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We have had the long tours and we have always chosen a nice place to lunch and we always pick up the check. Lunch is a good time to connect with your clients and create bonds.
One of our best clients (a big recording studio) would not sign an exclusive due to legal mumbo jumbo, even though our agreement was a mere paragraph. We showed him everything on the market, took him to lunch at a place he suggested. As we bought more companies, we found them the office space, and he never called anyone else.
It is just how we do business now, and did business then. It is our style. A
Paul S. Henderson, RE...
If it is going to be that long I coordinate the showings and ask the client what they would be interested in. I invite them and offer to pay or I give them the option to go somewhere alone to discuss the showing we already seen. I leave the option open. Most clients now do not want to ride with the agent but wants to follow them to each property...
San Antonio, TX
Paul S. Henderson, RE...
I usually sit down at a decent, but modestly priced restaurant and pick up the check. The time we sit down together is very useful for rapport building, reviewing properties, and so on.
When asking customers about their schedule, many times they prefer to start after lunch to avoid using the showing time to eat a meal. If eating falls within the showing time frame, I am happy to treat them at a restaurant, and it gives a nice opportunity to know them better and talk about what they have seen so far.
If they have a lot of kids, it might be McDonalds!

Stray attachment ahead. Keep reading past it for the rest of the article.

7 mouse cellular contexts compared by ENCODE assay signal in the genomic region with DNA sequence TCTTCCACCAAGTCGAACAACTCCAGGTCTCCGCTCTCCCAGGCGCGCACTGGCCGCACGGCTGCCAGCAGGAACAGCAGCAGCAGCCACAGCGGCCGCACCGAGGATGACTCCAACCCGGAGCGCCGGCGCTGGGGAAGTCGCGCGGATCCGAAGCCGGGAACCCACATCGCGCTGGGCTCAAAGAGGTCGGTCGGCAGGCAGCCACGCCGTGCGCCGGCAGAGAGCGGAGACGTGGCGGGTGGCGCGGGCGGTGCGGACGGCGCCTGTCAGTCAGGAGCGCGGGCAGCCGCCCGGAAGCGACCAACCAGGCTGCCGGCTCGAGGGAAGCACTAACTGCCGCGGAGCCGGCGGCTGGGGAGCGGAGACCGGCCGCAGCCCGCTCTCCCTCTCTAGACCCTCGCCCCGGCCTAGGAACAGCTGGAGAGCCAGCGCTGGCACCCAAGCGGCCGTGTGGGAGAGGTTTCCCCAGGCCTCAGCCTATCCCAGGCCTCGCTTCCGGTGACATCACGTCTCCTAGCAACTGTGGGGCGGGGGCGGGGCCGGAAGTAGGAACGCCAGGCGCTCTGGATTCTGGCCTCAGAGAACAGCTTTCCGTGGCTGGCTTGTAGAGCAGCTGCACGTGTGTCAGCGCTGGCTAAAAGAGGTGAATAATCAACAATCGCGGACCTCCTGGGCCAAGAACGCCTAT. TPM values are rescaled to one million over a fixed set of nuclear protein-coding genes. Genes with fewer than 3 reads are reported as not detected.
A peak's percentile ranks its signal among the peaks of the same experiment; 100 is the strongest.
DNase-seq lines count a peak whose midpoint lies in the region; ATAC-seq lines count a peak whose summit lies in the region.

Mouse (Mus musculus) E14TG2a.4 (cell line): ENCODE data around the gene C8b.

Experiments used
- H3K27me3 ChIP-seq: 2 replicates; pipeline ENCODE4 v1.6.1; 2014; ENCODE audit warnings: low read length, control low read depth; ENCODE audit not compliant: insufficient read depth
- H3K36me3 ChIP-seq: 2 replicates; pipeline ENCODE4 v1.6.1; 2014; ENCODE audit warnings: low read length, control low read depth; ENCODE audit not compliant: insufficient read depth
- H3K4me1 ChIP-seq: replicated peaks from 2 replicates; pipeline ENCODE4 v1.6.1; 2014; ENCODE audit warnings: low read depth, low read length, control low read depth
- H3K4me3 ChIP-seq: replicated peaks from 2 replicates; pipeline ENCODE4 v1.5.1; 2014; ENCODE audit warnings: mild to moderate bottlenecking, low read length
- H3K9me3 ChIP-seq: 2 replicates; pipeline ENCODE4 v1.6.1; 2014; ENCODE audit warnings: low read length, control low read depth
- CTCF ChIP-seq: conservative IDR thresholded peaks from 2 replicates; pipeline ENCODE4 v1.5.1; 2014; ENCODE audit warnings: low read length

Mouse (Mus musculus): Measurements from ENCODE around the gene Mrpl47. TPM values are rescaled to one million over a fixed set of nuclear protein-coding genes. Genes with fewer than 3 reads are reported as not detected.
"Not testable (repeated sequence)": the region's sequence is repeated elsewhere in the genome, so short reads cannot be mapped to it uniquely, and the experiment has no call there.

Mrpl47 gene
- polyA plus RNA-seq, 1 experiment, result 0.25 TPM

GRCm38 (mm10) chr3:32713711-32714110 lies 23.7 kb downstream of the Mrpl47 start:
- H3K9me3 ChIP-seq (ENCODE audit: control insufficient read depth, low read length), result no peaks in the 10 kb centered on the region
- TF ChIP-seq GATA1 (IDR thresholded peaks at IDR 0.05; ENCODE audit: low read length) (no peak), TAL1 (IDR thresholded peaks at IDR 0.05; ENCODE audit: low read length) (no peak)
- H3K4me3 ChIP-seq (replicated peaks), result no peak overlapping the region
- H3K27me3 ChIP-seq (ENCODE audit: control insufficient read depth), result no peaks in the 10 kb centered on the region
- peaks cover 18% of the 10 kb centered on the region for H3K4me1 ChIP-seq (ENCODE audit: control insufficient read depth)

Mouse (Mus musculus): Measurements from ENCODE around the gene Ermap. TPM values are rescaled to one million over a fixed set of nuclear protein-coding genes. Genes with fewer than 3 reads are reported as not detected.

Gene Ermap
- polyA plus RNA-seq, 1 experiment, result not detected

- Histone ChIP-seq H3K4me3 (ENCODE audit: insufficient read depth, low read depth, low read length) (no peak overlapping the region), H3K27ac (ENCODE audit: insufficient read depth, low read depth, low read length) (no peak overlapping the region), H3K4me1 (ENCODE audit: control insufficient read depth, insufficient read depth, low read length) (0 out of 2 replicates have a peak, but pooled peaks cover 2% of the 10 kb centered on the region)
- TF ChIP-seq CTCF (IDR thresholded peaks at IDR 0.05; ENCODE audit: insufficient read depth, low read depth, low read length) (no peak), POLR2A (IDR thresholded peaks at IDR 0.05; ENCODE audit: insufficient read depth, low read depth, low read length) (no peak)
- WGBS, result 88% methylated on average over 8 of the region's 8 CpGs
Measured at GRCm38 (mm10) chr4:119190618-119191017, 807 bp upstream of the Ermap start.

If it's a long home tour with lots of houses to see, I plan accordingly. I will pack a picnic lunch for everyone. Not one prepared in my kitchen but one purchased from a local caterer prepackaged and ready to serve.
We'll stop at one of the area attractions and give them not only an opportunity for nourishment but a tutorial on the responsibility of living where you must share space with the flora, fauna and sea life that makes Florida a celebration. It is highly likely they will see a manatee or dolphin, an osprey or eagle, an armadillo or Rosetta, a terrapin or curlew.
And I, not the waitstaff sets and executes the schedule.
If they have rejected my offer to share the ride, they are left to their own best solutions, and I take my lunch home for dinner.
Depends, I've done some of each.
Typically we limit tours to 3-4 hours - but - for the rare time they run longer we opt for a sit down restaturant and offer to pay for the group - sometimes the Buyers insist on paying!
If we stop to eat, I ask the clients if they would like to and where. If not, we power on (I keep power bars and etc in the truck). I don't eat fast food but can usually find something where they want to stop, I am a BIG FAN of Subway as you can eat semi "healthy". I never allow the client to pay, or even allow it to be a question, "my treat". I put it on the business PLLC credit card and it is a tax expense. Everyone wins.
Paul... I think it depends on the situation and time available. I've found that when I'm out with more than one or two people (an entire family) and we sto9p to eat, they always pay for my meal as a way of thanking me.
I will consult with my clients to see if they are feeling the hunger and make a decision then whether or not to stop. If we stop I will buy. I would do sit down in a mid price, no fast food unless they have kids and prefer somewhere with a playground to work off the energy.
Unfortuntely, I don't take the time to eat when I am with a client. I may get something quick between clients though at a drive-thru.
Sit down and I always pay.
Panera or something similar and I pick up the check.
I pay for the group. Sit down of course. Just an average restaurant
I agree 110% with Ron and Alexandra Seigel I don't eat in my car or at any fast food joints. It is a write off and a time to chill out and connect with the client.
Depending on the client and price point. I will pick up the check